Between Sophia Amoruso’s #GIRLBOSS, Sheryl Sandberg and company’s campaign to #BanBossy, and then last weekend, being called “bossy” for the trillionth time in my life at a dinner party while making guacamole (don’t mash it up too much, leave some chunks. take the seeds out of the jalapeños, otherwise it will be too spicy)…I felt it was time to express how I feel about this funny little word.
I’ve been called bossy my whole life. And I promise, I have called others this word as well (mostly little friends in elementary school, when we were mad at each other). Now that I think of it, most of my close girlfriends today are what one would call “bossy”. Independent, opinionated, strong women - who like to lead.
These days I run two companies alongside my partner who I guess would also be considered bossy, though he is male. It’s my job to make decisions, pay bills, have an opinion, drive a direction. If I’m not boss-like enough, the companies would fail to exist.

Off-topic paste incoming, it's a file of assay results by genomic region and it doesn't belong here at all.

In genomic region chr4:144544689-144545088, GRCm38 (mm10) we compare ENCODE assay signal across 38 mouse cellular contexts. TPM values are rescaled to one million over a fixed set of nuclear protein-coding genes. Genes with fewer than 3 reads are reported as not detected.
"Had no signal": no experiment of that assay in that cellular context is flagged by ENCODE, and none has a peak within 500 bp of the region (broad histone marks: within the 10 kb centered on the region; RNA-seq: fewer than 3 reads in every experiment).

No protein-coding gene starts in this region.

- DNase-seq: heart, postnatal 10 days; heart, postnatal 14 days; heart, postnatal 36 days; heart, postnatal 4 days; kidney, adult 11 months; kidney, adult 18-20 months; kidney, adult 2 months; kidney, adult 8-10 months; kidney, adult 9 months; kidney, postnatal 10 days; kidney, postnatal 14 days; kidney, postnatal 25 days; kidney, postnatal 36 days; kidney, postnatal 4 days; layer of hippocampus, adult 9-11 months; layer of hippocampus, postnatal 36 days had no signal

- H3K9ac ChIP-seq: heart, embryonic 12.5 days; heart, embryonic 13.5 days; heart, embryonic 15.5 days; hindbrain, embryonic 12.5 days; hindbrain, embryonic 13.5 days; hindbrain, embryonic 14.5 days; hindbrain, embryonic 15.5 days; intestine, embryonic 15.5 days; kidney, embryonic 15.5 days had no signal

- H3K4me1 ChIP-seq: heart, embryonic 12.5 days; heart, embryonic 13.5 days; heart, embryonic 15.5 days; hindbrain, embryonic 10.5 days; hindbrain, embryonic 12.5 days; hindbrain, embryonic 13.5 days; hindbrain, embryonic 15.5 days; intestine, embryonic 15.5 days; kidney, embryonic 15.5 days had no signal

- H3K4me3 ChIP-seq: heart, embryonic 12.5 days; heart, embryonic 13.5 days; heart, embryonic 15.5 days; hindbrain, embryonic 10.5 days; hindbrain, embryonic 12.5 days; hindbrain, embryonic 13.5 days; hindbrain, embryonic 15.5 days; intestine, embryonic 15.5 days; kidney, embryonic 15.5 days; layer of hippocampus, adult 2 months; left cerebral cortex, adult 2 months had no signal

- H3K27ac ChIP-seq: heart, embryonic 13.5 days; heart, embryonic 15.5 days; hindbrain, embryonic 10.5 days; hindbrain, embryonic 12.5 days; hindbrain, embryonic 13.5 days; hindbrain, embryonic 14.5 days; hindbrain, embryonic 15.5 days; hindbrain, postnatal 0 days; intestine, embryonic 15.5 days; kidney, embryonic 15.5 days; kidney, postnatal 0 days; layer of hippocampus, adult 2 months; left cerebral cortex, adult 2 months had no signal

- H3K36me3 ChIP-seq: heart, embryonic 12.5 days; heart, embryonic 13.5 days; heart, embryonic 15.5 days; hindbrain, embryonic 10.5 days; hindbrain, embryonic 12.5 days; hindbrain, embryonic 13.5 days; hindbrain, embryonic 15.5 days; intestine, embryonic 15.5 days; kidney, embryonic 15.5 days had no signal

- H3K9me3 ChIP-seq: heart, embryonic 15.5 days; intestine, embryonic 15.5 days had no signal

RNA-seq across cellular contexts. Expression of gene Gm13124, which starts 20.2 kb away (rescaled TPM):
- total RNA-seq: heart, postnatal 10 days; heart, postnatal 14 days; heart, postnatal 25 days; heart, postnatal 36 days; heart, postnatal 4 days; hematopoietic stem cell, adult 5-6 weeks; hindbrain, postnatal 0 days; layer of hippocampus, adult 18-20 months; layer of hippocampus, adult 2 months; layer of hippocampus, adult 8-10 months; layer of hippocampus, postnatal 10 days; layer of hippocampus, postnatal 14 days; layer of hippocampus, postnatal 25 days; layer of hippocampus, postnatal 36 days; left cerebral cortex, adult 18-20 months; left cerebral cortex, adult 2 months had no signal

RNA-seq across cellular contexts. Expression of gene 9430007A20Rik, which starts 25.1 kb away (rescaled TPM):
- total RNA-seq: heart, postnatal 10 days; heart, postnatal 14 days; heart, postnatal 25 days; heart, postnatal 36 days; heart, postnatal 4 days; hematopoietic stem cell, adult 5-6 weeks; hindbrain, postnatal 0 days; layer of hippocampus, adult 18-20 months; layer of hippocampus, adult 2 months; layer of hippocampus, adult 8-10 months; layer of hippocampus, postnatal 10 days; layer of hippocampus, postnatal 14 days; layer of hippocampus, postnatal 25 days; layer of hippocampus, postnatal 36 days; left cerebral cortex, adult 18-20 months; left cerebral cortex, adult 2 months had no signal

So here’s the thing. I don’t mind being called bossy. It doesn’t really bother me because I know that most of the time, the person using the word does not mean that I am overly authoritative; domineering; overbearing; abrasive; highhanded - as is the dictionary definition. I’d like to think that they mean that I am “acting like a boss.” Which I am. Perhaps they don’t see it in as much a positive light as I do, but hey. We all have our own opinion.
And if that bothers you, then…go away. Because I’ve got boss stuff to do.